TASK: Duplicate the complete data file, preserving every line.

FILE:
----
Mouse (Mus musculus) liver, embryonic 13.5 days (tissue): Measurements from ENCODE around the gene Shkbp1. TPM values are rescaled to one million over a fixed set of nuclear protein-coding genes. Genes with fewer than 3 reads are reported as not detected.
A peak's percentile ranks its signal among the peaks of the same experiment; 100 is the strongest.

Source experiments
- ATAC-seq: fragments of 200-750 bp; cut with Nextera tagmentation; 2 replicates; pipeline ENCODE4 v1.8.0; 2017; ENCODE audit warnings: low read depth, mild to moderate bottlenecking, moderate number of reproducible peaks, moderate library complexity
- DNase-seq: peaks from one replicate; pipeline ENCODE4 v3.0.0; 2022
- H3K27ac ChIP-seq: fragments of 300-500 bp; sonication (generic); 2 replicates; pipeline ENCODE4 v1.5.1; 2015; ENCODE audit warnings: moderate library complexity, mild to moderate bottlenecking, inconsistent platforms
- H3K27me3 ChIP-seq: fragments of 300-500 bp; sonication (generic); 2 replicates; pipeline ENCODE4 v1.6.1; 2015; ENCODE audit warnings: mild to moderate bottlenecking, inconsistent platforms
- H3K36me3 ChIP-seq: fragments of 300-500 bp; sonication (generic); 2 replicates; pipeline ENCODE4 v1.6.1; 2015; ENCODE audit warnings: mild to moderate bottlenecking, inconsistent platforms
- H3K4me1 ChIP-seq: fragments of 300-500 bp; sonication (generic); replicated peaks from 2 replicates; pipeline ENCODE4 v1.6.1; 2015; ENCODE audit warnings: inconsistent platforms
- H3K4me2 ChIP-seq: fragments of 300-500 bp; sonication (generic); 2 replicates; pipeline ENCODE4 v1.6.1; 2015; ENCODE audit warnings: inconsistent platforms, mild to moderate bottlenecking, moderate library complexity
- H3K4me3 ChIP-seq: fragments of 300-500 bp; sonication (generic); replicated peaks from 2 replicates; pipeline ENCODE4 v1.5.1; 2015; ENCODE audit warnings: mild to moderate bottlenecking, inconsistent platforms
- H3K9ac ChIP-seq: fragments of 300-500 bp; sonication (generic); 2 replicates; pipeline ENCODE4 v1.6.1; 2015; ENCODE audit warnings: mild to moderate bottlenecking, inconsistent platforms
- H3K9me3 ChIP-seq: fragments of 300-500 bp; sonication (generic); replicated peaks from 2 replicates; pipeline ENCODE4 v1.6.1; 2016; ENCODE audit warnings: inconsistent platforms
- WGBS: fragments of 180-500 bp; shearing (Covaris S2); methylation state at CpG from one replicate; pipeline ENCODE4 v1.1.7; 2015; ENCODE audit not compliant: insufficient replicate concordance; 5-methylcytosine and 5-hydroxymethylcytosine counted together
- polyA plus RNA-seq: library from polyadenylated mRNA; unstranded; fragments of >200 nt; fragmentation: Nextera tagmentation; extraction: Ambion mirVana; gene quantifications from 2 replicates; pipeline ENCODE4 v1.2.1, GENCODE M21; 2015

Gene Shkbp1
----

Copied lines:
Mouse (Mus musculus) liver, embryonic 13.5 days (tissue): Measurements from ENCODE around the gene Shkbp1. TPM values are rescaled to one million over a fixed set of nuclear protein-coding genes. Genes with fewer than 3 reads are reported as not detected.
A peak's percentile ranks its signal among the peaks of the same experiment; 100 is the strongest.

Source experiments
- ATAC-seq: fragments of 200-750 bp; cut with Nextera tagmentation; 2 replicates; pipeline ENCODE4 v1.8.0; 2017; ENCODE audit warnings: low read depth, mild to moderate bottlenecking, moderate number of reproducible peaks, moderate library complexity
- DNase-seq: peaks from one replicate; pipeline ENCODE4 v3.0.0; 2022
- H3K27ac ChIP-seq: fragments of 300-500 bp; sonication (generic); 2 replicates; pipeline ENCODE4 v1.5.1; 2015; ENCODE audit warnings: moderate library complexity, mild to moderate bottlenecking, inconsistent platforms
- H3K27me3 ChIP-seq: fragments of 300-500 bp; sonication (generic); 2 replicates; pipeline ENCODE4 v1.6.1; 2015; ENCODE audit warnings: mild to moderate bottlenecking, inconsistent platforms
- H3K36me3 ChIP-seq: fragments of 300-500 bp; sonication (generic); 2 replicates; pipeline ENCODE4 v1.6.1; 2015; ENCODE audit warnings: mild to moderate bottlenecking, inconsistent platforms
- H3K4me1 ChIP-seq: fragments of 300-500 bp; sonication (generic); replicated peaks from 2 replicates; pipeline ENCODE4 v1.6.1; 2015; ENCODE audit warnings: inconsistent platforms
- H3K4me2 ChIP-seq: fragments of 300-500 bp; sonication (generic); 2 replicates; pipeline ENCODE4 v1.6.1; 2015; ENCODE audit warnings: inconsistent platforms, mild to moderate bottlenecking, moderate library complexity
- H3K4me3 ChIP-seq: fragments of 300-500 bp; sonication (generic); replicated peaks from 2 replicates; pipeline ENCODE4 v1.5.1; 2015; ENCODE audit warnings: mild to moderate bottlenecking, inconsistent platforms
- H3K9ac ChIP-seq: fragments of 300-500 bp; sonication (generic); 2 replicates; pipeline ENCODE4 v1.6.1; 2015; ENCODE audit warnings: mild to moderate bottlenecking, inconsistent platforms
- H3K9me3 ChIP-seq: fragments of 300-500 bp; sonication (generic); replicated peaks from 2 replicates; pipeline ENCODE4 v1.6.1; 2016; ENCODE audit warnings: inconsistent platforms
- WGBS: fragments of 180-500 bp; shearing (Covaris S2); methylation state at CpG from one replicate; pipeline ENCODE4 v1.1.7; 2015; ENCODE audit not compliant: insufficient replicate concordance; 5-methylcytosine and 5-hydroxymethylcytosine counted together
- polyA plus RNA-seq: library from polyadenylated mRNA; unstranded; fragments of >200 nt; fragmentation: Nextera tagmentation; extraction: Ambion mirVana; gene quantifications from 2 replicates; pipeline ENCODE4 v1.2.1, GENCODE M21; 2015

Gene Shkbp1